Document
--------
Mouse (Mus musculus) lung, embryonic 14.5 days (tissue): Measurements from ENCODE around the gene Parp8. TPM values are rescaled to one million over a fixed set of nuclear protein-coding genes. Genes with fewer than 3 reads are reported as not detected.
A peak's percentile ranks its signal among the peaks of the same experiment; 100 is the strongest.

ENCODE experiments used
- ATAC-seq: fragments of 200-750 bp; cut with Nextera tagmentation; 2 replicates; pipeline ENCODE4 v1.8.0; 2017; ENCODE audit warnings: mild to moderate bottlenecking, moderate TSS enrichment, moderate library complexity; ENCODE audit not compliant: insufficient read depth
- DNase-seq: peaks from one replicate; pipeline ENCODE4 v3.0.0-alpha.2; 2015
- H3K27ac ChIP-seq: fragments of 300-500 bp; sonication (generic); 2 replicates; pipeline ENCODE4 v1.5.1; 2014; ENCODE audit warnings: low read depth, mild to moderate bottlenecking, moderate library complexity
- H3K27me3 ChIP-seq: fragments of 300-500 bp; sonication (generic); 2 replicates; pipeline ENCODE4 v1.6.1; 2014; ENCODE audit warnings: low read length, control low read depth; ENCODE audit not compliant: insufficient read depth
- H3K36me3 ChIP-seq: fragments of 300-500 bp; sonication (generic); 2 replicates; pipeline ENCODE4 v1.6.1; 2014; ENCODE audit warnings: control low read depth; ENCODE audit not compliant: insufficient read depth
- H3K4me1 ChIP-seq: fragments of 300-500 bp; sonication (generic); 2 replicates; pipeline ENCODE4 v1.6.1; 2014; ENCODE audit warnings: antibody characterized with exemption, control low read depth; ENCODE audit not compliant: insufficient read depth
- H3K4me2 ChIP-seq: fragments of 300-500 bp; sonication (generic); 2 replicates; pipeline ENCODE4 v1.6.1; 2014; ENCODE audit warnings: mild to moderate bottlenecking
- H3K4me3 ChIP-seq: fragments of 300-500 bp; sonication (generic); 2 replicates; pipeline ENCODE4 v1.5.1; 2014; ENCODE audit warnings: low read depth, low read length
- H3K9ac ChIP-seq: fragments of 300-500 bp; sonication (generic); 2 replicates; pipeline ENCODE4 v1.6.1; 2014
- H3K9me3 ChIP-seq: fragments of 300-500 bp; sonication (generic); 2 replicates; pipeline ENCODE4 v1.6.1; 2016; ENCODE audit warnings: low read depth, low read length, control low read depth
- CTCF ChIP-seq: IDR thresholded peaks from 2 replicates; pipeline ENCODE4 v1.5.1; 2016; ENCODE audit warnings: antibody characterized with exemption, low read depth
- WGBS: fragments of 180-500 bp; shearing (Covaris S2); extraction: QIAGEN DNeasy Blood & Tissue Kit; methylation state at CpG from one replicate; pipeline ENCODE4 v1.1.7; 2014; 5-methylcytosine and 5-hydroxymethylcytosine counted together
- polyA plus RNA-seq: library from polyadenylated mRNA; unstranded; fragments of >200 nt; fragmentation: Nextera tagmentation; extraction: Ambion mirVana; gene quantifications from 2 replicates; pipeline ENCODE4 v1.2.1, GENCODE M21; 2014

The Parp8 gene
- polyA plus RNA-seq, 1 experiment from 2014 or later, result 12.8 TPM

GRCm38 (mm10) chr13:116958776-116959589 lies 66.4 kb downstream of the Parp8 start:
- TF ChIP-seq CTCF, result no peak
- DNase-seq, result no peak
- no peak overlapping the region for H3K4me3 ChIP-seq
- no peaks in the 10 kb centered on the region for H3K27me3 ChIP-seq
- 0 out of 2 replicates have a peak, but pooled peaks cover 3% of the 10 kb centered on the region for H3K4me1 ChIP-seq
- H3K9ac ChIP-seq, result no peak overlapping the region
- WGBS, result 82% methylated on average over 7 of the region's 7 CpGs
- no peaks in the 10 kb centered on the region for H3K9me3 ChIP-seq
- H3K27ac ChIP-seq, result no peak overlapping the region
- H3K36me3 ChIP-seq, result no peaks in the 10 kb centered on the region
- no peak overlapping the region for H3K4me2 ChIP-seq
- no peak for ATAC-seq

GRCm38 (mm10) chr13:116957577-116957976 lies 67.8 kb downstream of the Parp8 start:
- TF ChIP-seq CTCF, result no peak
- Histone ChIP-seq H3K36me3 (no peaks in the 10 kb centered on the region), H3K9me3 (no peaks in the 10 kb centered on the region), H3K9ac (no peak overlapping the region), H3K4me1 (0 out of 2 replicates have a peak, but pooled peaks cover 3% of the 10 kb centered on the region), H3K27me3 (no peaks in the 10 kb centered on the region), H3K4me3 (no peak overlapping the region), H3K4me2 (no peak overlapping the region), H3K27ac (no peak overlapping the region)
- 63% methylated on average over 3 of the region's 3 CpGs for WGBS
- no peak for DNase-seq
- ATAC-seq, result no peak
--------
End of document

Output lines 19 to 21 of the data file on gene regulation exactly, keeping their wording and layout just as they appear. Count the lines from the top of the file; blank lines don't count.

GRCm38 (mm10) chr13:116958776-116959589 lies 66.4 kb downstream of the Parp8 start:
- TF ChIP-seq CTCF, result no peak
- DNase-seq, result no peak